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Nov 6, 2019

Entering the field of zeptosecond measurement

Posted by in categories: particle physics, quantum physics

Circa 2016


Laser physicists in Munich have measured a photoionization — in which an electron exits a helium atom after excitation by light — for the first time with zeptosecond precision. A zeptosecond is a trillionth of a billionth of a second (10^−21 seconds). This is the greatest accuracy of time determination ever achieved, as well as the first absolute determination of the timescale of photoionization.

If light hits the two electrons of a helium atom, one must be incredibly fast to observe what occurs. Besides the ultra-short periods in which changes take place, quantum mechanics also comes into play. Laser physicists at the Max Planck Institute of Quantum Optics (MPQ), the Technical University of Munich (TUM) and the Ludwig Maximilians University (LMU) Munich have now measured such an event for the first time with zeptosecond precision.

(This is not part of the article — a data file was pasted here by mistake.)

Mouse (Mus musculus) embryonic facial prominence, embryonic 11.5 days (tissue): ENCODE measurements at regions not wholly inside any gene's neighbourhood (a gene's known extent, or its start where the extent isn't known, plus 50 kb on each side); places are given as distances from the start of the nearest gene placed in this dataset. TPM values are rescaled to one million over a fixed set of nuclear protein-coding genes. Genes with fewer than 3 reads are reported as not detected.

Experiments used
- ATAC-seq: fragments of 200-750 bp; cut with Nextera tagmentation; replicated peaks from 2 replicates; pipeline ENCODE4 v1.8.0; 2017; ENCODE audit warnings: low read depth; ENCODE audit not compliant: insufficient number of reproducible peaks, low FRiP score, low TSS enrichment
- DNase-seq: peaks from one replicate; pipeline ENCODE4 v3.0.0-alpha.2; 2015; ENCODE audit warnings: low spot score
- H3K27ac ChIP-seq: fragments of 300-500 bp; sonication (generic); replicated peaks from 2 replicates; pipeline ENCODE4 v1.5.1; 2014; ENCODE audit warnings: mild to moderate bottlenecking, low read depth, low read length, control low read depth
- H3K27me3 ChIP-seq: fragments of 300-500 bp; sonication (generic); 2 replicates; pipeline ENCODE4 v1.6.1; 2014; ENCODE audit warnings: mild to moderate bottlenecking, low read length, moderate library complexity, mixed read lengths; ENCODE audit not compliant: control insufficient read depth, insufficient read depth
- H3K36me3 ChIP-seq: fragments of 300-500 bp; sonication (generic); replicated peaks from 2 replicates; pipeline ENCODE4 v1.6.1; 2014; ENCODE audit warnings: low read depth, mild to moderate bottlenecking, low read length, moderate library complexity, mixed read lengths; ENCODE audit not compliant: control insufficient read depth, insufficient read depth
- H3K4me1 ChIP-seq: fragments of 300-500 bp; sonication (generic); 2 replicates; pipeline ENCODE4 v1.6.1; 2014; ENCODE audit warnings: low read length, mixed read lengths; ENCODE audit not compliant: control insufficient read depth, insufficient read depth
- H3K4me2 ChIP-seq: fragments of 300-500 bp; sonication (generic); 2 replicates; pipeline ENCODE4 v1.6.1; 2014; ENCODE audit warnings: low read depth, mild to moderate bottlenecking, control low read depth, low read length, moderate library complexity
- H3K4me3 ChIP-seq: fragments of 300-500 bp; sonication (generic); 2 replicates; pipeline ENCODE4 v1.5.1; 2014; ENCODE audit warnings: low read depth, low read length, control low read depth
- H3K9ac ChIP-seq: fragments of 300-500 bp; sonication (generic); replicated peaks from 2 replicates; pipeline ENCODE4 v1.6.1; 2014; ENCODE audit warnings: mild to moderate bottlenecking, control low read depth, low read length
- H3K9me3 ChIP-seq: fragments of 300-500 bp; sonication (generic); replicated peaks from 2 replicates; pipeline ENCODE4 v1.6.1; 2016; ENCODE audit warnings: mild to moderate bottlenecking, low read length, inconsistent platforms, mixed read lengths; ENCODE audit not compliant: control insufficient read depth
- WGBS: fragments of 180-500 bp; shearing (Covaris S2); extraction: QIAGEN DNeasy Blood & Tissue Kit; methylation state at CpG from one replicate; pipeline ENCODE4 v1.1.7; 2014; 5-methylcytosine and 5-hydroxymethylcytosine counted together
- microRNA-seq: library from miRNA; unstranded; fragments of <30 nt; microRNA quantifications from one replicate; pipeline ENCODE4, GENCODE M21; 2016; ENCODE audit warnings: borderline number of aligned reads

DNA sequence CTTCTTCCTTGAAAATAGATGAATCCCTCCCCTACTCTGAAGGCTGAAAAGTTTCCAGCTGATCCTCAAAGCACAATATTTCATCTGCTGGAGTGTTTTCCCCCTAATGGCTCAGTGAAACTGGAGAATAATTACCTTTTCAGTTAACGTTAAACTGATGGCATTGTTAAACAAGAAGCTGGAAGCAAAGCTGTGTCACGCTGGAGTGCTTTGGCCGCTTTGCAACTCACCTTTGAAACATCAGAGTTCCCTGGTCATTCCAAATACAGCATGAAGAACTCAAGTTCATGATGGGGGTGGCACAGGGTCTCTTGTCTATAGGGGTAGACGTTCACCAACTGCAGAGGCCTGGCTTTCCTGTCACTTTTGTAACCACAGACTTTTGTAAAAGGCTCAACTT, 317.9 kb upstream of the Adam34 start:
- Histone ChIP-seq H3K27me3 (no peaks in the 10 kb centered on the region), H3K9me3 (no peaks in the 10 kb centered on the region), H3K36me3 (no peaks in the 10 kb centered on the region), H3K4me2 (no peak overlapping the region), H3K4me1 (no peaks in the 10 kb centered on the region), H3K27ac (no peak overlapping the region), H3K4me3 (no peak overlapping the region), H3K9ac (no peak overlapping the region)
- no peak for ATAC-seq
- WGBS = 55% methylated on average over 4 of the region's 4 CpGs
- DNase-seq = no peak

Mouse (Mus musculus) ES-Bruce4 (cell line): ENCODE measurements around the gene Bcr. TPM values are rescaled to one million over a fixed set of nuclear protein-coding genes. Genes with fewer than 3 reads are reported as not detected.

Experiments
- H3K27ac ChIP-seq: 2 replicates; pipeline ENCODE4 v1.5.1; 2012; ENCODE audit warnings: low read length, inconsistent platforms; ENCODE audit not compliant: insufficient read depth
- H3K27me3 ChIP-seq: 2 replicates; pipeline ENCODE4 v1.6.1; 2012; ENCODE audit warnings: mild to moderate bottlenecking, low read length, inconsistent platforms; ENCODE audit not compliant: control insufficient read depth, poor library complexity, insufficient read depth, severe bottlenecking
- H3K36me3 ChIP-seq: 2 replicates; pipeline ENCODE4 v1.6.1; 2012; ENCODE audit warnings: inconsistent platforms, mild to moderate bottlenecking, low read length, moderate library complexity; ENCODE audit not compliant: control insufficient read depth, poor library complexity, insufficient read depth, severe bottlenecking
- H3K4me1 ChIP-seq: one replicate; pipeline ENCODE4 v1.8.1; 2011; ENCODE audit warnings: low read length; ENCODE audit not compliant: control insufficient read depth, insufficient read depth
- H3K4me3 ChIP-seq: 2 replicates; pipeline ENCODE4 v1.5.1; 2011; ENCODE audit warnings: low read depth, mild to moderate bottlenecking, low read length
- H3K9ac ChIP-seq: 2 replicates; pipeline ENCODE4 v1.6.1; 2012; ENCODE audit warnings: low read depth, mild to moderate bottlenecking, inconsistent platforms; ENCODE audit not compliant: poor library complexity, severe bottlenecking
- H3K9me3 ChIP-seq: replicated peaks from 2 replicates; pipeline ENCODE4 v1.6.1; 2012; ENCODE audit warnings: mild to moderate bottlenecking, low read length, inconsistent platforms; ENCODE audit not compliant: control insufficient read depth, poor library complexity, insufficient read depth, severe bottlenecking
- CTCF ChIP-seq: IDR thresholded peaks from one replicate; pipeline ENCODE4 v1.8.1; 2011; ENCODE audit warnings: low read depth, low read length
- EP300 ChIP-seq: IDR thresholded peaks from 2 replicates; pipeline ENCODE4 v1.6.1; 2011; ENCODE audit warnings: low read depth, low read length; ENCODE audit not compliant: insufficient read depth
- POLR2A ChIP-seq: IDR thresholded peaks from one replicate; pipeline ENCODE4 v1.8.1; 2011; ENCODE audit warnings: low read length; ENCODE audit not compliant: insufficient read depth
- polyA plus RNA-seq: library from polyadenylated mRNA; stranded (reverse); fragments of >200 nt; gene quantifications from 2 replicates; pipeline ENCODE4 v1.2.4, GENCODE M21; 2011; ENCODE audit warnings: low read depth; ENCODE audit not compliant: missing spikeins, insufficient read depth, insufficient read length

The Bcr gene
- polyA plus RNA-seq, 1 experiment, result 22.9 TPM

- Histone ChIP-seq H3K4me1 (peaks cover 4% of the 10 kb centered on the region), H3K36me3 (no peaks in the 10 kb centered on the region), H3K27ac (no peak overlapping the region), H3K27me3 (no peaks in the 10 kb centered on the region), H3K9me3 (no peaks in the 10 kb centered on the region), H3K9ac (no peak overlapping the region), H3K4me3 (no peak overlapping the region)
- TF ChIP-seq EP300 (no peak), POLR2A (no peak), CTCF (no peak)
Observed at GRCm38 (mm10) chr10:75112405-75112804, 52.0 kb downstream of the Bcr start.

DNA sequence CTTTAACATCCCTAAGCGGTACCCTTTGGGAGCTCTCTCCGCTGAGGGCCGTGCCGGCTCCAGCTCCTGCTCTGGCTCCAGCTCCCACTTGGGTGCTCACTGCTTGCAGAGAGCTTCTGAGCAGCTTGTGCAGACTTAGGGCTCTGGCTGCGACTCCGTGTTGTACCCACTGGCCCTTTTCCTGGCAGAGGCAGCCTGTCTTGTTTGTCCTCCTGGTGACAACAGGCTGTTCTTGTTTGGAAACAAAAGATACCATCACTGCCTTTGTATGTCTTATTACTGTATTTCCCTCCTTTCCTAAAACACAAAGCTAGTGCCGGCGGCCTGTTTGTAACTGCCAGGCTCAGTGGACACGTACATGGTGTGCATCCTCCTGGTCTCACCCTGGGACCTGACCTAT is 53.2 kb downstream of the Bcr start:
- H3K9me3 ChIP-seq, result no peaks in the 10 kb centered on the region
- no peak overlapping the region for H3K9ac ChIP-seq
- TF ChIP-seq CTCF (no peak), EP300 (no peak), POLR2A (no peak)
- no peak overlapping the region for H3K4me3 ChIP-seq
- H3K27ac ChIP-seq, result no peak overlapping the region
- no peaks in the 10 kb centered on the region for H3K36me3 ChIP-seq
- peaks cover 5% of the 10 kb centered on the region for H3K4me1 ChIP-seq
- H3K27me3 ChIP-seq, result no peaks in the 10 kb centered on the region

Either the entire energy of a light particle (photon) can be absorbed by one of the electrons or a division can take place, if a photon hits the two electrons of a helium atom. Regardless of the energy transfer, one electron leaves the atom. This process is called photoemission, or photoelectric effect, and was explained by Albert Einstein at the beginning of last century.

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